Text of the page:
Talking: The true key to communication, although we do communicate with our body language and tone of voice, but we’ll leave that to another post. Kathleen gave us a good example of how she tried to meet her husband on his terms and interests. And based upon what she said, her efforts were rewarded. Her husband encouraged her. The point here is she took the time to find a way to involve herself in something her husband liked to do, therefore opening more opportunities for them to communicate and share. (Guess I’ll give disc golf another shot. Stay tuned for more on that one!)
Choices: Part of the underlying thread of communication is the choice to participate and even choose an activity conducive to talking. Having dinner instead of a movie. Taking a walk together for exercise instead of going to the gym and then going different directions. Or even doing activities in the same room—reading, like Gretchen’s example—but still keeping physical contact (there’s that body language again…) and being open to share and talk when the mood hits. Just be sure to pick an activity in which you and your spouse won’t mind interruptions. Kathryn made a great suggestion of having a regular date night. Here’s an opportunity to get creative in the planning and even challenge one another to try new things. Let’s admit it, part of the battle is falling into old routines that leave one or both spouses dissatisfied.
Part of this also applies to the situation like our anonymous friend shared. Yes, we want to reach out to our unbelieving spouses and find common ground, but we can’t compromise to sin in order to do it. God would never ask that of us anyway. Perhaps in anonymous’ case, the family could work together to find appropriate shows and movies they can watch together, and leave a clear boundary that he’s on his own when she and her son find the content offensive. Their actions will continue to speak volumes.
Setting Aside Agendas: With this comes Amber’s excellent point. Humility. If we can go into our effort to connect with our spouses with humility, with our own agendas set aside, perhaps we can reach them in new ways. Sure, it may mean doing something like wading through burrs and dry grass to find a Frisbee disc on a hot day, but am I willing to put aside my discomfort and make the point of the activity—to spend time together—the focus?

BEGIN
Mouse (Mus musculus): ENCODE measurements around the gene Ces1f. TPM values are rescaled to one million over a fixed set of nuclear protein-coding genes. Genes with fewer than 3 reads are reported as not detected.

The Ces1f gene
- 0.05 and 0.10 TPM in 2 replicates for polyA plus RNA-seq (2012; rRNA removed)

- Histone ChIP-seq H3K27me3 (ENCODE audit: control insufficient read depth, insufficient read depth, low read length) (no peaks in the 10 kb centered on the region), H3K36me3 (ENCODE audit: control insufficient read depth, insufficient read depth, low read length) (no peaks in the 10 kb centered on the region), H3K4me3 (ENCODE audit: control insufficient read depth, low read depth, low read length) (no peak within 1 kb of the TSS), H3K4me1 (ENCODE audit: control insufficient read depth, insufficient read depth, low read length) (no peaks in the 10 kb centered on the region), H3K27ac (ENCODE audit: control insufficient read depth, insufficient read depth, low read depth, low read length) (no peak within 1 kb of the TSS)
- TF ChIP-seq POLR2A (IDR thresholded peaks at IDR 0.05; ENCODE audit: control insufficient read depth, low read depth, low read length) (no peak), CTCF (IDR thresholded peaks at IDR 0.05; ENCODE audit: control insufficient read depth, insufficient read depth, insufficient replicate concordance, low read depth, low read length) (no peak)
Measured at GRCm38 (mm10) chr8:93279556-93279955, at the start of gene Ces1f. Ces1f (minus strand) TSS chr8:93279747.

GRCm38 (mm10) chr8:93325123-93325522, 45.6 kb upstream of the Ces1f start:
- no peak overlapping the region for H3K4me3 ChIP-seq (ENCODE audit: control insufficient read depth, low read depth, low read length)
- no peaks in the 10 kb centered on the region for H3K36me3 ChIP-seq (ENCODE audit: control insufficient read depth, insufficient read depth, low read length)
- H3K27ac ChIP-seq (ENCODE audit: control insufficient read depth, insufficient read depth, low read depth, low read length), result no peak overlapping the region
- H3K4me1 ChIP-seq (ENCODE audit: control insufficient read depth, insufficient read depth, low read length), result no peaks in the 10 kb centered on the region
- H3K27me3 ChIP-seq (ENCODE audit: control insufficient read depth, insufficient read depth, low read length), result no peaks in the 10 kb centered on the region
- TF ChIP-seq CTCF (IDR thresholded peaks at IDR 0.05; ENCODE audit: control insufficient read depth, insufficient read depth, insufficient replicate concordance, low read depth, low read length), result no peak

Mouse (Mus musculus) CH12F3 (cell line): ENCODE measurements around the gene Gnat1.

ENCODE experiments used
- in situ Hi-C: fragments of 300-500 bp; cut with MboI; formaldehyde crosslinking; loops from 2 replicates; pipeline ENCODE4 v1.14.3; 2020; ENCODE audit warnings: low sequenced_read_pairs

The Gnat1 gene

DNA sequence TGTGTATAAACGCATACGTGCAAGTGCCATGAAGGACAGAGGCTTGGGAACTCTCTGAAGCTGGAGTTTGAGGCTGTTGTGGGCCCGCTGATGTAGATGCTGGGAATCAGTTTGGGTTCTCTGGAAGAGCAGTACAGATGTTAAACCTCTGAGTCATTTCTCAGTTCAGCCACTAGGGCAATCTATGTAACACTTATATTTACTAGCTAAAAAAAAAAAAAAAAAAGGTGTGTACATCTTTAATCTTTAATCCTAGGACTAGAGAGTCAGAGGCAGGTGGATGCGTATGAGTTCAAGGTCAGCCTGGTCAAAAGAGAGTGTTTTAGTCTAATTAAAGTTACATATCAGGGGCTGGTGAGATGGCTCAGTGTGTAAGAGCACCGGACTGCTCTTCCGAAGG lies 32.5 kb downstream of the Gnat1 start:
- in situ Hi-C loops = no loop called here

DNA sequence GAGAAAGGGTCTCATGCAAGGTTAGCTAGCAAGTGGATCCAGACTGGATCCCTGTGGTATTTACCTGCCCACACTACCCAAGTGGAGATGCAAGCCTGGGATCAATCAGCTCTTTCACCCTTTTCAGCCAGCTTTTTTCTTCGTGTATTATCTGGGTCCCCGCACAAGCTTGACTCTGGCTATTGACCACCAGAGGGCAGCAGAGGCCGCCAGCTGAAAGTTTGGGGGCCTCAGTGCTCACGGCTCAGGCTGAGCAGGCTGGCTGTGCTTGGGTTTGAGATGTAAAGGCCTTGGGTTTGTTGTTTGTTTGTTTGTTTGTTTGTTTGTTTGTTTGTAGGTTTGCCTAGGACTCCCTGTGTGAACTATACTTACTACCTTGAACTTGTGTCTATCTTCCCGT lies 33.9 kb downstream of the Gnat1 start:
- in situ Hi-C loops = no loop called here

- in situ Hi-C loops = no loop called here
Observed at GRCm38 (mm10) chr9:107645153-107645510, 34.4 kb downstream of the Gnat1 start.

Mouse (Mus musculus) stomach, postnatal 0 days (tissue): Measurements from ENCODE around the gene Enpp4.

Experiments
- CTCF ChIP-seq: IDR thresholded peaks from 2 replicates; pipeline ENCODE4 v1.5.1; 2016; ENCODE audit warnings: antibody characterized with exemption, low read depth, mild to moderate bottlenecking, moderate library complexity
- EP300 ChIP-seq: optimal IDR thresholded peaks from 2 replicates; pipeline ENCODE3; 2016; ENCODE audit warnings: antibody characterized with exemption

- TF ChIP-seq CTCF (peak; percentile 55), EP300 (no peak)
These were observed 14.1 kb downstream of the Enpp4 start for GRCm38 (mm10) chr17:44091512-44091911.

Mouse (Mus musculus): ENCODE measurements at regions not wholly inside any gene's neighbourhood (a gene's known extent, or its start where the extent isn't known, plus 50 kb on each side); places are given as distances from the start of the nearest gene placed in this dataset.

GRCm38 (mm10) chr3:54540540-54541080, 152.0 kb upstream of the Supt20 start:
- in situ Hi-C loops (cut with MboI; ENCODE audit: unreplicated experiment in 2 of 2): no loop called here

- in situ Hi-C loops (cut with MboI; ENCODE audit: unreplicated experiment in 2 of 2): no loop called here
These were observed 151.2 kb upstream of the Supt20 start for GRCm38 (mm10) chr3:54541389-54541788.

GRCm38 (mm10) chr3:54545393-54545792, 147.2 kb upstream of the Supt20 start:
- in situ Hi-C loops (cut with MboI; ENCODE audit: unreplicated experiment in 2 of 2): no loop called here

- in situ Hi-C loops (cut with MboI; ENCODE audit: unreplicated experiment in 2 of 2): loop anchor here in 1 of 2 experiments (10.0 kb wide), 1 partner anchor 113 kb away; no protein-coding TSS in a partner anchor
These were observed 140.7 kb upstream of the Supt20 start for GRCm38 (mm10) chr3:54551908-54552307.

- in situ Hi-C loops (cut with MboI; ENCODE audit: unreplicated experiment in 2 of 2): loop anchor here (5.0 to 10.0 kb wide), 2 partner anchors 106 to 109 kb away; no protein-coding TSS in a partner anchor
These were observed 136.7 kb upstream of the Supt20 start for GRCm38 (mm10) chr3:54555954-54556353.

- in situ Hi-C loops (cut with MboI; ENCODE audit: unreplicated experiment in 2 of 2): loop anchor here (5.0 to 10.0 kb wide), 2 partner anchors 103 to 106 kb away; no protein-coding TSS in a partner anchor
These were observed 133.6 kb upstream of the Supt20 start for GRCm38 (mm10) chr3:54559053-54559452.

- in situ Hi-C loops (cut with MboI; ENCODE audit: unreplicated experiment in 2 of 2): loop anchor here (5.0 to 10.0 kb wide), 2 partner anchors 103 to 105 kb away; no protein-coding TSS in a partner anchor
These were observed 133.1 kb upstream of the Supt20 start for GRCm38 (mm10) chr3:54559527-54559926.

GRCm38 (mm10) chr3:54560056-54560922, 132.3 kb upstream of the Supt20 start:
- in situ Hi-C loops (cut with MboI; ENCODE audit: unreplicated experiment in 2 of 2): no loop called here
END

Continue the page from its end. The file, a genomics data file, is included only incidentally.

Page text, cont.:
Rob gave us a reverse scenario of this one. He found something he felt would be interesting to both him and his wife. And not only that, it turned into an opportunity for him to share his faith. His persistence paid off.
Prayer: At the risk of sounding like a broken record, let’s pray and ask God to show us new ways to communicate with our spouses. When we’ve tried everything and have basically moved on to live separate lives for the most part as Grammy shared with us, I still believe God can break these barriers in ways we can’t even imagine. So yes, when we are in a difficult marriage, we should continue to grow and pursue our own interests, but we shouldn’t give up on our difficult spouses, nor throw that valuable respect Tamara talked about out the window. Nor should we keep ourselves stagnant just to make our spouse happy. The enemy would love nothing better. When we can’t seem to make any ground in these situations, God can. And we can too through his guiding hand and strength. (Phil. 4:13)
So, let's keep sharing new ways to communicate with our spouses. And if you see me on the disc golf range, be sure to wave hello. I’ll be the one picking burrs out of my socks.
Praying and believing,